Hong Kong’s justice secretary has moved to block an opposition lawmaker’s attempt to prosecute a taxi driver who allegedly drove into a crowd of anti-government protesters, the second time in recent days that she has made such a move.

A court in June had accepted an application by Democratic Party lawmaker Ted Hui to bring a private prosecution against the driver, accused of ramming his vehicle into the crowd at a protest rally in Sham Shui Po last October 6.

west kowloon law courts building judiciary
The West Kowloon Law Courts Building. File photo: Holmes Chan/HKFP.

On Thursday, Secretary for Justice Teresa Cheng intervened in the case to seek to dismiss charges against the driver and exempt him from appearing. A court will formally consider her request later this month.

The driver was originally due to appear on August 31. If convicted of dangerous driving he could have faced a maximum fine of HK$50,000 and up to 10 years’ imprisonment.

The move came two days after the justice secretary intervened in another private prosecution lodged by Hui against a police officer who fired a live round which injured a protester last November.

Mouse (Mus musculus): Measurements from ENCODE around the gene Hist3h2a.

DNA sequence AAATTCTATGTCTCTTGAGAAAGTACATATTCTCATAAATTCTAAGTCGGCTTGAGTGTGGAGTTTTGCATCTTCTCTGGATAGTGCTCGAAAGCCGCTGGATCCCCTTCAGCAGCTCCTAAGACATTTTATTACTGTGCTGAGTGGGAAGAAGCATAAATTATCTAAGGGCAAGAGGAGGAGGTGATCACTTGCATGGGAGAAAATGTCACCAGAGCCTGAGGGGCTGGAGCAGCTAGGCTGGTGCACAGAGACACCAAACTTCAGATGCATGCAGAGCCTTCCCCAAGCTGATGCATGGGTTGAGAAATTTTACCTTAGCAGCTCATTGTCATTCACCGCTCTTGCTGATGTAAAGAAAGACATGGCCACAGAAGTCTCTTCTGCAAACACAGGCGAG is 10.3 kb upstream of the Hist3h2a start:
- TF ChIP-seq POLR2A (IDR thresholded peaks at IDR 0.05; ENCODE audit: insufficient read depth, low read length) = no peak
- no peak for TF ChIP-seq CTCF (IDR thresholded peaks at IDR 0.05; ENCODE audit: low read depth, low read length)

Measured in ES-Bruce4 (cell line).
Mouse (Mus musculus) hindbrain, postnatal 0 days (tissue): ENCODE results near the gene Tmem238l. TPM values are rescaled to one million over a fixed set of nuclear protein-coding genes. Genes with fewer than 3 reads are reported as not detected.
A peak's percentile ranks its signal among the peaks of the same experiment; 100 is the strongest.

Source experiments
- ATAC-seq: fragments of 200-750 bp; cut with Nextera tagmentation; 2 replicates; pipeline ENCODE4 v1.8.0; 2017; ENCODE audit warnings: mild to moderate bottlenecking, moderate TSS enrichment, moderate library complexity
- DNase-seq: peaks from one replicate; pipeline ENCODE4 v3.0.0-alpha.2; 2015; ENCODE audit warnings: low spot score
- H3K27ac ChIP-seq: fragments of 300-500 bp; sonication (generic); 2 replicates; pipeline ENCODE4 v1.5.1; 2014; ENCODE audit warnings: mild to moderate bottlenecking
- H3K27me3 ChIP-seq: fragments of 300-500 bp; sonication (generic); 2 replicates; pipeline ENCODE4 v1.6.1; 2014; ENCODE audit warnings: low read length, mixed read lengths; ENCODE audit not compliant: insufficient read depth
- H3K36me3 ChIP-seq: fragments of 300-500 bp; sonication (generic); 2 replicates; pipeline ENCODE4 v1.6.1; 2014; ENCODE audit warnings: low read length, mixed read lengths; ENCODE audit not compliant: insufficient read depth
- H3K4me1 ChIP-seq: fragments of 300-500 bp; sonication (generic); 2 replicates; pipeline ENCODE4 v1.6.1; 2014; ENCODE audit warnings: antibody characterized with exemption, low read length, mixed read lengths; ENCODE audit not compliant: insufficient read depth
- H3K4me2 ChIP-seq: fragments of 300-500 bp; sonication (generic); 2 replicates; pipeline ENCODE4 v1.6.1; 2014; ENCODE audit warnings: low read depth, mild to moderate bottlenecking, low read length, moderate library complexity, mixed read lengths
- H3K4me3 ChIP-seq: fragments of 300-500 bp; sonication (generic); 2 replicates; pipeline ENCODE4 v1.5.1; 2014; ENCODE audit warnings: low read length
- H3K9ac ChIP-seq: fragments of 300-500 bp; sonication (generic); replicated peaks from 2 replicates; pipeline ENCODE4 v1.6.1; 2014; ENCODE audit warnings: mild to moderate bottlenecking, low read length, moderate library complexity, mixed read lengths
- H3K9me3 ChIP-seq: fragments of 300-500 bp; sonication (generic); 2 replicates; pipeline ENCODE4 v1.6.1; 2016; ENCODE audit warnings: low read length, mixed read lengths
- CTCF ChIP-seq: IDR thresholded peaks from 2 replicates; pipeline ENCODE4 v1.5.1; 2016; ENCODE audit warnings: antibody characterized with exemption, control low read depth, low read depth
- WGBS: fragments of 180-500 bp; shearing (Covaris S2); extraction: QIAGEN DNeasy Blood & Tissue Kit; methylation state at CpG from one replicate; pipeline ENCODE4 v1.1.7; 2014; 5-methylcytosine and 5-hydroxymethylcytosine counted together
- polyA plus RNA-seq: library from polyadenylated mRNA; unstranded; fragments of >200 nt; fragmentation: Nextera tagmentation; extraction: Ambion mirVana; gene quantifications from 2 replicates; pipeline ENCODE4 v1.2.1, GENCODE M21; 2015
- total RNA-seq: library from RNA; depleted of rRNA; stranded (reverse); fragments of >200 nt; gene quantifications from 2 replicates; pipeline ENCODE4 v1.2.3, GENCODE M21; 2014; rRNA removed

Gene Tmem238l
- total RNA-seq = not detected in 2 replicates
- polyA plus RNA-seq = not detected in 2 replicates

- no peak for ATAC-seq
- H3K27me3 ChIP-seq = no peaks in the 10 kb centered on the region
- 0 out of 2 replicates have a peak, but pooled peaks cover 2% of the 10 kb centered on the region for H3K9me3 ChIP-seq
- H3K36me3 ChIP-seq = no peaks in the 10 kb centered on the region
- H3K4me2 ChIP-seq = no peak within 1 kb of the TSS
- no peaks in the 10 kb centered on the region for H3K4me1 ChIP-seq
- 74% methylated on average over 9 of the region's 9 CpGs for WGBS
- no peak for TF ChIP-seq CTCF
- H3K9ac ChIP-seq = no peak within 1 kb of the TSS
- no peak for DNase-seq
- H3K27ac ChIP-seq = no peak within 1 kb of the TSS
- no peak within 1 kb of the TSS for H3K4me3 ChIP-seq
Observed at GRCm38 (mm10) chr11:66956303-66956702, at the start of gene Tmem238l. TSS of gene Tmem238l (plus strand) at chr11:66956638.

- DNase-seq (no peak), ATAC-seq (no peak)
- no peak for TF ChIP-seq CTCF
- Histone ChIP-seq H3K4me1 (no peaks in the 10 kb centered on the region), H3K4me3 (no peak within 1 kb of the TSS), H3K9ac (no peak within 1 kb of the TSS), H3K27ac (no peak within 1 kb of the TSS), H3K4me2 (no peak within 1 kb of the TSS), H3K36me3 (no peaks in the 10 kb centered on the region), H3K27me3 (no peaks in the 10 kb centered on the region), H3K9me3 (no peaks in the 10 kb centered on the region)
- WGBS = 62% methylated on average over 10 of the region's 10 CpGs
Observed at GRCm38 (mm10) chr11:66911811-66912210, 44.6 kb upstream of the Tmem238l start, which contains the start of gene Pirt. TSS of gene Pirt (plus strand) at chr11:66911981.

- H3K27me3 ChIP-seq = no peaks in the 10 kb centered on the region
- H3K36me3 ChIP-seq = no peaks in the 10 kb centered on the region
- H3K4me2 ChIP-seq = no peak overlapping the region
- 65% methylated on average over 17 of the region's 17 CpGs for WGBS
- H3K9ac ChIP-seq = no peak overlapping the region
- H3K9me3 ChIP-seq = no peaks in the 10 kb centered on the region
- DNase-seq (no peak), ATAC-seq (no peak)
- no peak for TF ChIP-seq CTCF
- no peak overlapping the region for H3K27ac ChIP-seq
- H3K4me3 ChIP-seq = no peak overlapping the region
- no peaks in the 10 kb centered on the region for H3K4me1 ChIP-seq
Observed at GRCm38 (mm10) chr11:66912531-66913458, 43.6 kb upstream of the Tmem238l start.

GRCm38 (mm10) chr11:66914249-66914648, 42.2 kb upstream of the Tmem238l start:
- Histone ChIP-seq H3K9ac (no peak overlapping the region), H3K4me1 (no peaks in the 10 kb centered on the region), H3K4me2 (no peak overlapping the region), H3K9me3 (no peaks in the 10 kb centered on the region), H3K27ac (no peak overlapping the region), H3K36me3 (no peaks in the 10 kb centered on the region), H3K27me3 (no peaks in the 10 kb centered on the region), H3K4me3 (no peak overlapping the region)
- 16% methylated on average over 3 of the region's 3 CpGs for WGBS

Hui accused Cheng at that time of undermining citizens’ rights to pursue private prosecutions under the common law system. “Teresa Cheng did not provide any reasonable justification to drop the private prosecution. The move essentially condones police brutality and and airs support to pro-government persons for violent acts, as she cannot tell black from white.”

The legislator said he would consider seeking a judicial review of Cheng’s intervention.

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Hui, in total, filed five private prosecutions in connection with last year’s months-long anti-government protests after raising HK$3,500,000 on a crowdfunding site.

Earlier a court ordered the force to reveal the contents of tear gas following a civil injunction filed by Hui. He also plans to pursue two private prosecutions involving police officers. One allegedly shot an 18-year-old student in Tsuen Wan last October 1, and another is accused of ramming a motorcycle into a crowd in Kwai Fong last November 11.

Rachel Wong previously worked as a documentary producer and academic researcher. She has a BA in Comparative Literature and European Studies from the University of Hong Kong. She has contributed to A City Made by People and The Funambulist, and has an interest in cultural journalism and gender issues.